Gibson's experience running his cider bar taught him, "People want something with just a hint of sweetness. They don't want something super sweet, and they don't want bone dry." For wide releases, like the Austin Eastciders Original in cans, Gibson works with apples from various regions in the US. He points out this is no different than Austin breweries bringing in hops and grain. "People in Austin deserve great cider even if there's not enough apples for everyone."

The cidery is not ignoring Texas apples, however. They're using them for tiny batched releases, like Small Batch No. 1. Eastciders is producing on a large scale compared to other Austin cideries, but they maintain a sense of playfulness. Another major collaboration this year was a brisket cider they created with Micklethwait Craft Meats. Their approach mirrors one of Austin's best breweries, Hops & Grain, who focuses on classic styles while perpetually experimenting with their Greenhouse program.

Gibson has seen first hand the growth of Austin's interest in cider, not only in the success of his company but in people's reactions when he explains what he does. "When I first moved to Austin four years ago, I would tell people I was thinking about starting a cider company here, and they wouldn't really have too much to say. Now when someone sees the logo on my teeshirt they say, ‘I love cider, I love your stuff.'"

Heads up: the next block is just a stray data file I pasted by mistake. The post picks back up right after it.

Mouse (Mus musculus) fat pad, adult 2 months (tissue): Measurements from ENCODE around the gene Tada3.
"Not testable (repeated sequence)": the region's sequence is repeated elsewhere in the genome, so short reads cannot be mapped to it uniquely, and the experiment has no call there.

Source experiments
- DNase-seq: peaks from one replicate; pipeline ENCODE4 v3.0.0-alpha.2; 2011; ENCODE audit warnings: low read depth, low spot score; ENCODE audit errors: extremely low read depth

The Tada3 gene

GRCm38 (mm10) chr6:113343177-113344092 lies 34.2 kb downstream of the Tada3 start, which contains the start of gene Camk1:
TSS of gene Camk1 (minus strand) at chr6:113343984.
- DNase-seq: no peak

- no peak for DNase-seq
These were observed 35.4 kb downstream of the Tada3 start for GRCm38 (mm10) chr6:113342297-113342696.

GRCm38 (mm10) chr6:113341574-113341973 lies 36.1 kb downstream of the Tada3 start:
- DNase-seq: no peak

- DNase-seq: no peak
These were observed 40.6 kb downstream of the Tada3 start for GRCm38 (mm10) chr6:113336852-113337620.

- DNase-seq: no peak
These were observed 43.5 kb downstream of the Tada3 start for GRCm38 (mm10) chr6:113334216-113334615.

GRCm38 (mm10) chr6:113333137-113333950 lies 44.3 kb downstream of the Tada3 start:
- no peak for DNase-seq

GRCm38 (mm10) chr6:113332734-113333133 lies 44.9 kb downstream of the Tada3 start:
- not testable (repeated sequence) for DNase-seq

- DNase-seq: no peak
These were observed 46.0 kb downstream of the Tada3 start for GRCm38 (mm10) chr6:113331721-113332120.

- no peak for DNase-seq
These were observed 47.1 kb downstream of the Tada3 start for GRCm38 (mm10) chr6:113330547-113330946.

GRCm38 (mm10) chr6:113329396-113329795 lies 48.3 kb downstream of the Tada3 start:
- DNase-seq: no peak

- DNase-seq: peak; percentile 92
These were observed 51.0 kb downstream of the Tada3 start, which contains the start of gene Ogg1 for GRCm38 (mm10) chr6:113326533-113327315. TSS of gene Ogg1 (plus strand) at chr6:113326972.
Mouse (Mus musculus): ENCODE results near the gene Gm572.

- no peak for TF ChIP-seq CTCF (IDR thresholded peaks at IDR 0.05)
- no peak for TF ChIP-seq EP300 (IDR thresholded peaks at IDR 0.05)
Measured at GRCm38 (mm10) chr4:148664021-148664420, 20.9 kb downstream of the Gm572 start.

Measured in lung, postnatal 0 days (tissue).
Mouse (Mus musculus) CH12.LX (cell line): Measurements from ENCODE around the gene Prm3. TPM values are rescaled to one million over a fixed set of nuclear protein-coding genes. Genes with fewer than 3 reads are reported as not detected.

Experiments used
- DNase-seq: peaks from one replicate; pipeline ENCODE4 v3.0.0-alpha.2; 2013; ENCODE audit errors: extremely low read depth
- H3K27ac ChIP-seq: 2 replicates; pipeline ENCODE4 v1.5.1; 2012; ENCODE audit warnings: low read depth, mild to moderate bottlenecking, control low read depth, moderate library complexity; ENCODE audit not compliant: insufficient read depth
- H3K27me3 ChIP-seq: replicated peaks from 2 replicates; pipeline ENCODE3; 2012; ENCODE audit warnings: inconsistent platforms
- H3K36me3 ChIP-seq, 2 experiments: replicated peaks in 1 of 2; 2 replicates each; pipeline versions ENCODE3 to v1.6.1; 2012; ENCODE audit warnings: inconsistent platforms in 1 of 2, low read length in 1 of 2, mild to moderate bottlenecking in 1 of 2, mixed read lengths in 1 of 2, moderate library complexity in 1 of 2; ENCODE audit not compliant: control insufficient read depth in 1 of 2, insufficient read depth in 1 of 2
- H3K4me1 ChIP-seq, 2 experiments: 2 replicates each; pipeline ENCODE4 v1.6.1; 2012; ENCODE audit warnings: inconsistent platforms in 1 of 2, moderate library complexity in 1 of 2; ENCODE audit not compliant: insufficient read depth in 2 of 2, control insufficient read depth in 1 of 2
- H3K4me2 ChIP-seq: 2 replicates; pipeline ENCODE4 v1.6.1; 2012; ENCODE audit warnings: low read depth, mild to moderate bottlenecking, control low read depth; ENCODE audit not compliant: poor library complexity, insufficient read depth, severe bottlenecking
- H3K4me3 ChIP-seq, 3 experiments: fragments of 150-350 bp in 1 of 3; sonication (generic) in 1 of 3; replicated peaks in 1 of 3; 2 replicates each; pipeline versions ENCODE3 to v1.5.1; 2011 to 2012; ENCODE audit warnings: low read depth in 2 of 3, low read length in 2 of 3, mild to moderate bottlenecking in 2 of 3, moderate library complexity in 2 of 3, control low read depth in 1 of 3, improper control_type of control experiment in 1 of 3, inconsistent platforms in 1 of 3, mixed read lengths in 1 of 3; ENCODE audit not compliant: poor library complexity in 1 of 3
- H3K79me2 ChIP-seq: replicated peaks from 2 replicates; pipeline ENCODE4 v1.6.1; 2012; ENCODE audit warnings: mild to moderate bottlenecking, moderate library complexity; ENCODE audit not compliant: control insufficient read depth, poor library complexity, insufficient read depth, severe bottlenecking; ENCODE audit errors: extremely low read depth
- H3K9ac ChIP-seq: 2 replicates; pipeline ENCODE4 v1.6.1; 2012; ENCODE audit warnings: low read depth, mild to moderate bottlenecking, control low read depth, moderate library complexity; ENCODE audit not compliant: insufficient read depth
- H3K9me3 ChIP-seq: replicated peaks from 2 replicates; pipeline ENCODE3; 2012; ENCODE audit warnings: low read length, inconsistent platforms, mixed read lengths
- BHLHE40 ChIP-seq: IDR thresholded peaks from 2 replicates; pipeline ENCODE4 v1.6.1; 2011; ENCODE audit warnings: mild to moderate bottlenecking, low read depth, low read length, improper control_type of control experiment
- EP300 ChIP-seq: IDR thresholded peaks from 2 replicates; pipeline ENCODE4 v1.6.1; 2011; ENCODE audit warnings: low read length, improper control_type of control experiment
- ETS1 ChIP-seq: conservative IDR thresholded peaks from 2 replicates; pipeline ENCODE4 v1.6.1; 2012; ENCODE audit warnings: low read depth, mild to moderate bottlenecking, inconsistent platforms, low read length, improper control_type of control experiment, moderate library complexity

Photos: Jeff Amardor/EATX

New Kid, Heritage Fruit: Texas Keeper

Nick Doughty and his partners at Texas Keeper are all native Austinites; they're also the least focused on sourcing their fruit from Texas. Right now, their apples come from a fourth-generation farmer in New York, grown on the same land as his great-grandfather. Their name, however, is derived from a now-lost local apple variety called Hick's Texas Keeper, and Doughty hopes to work with Texas apples in the future. Just launched this year, their clean and complex ciders are already making waves.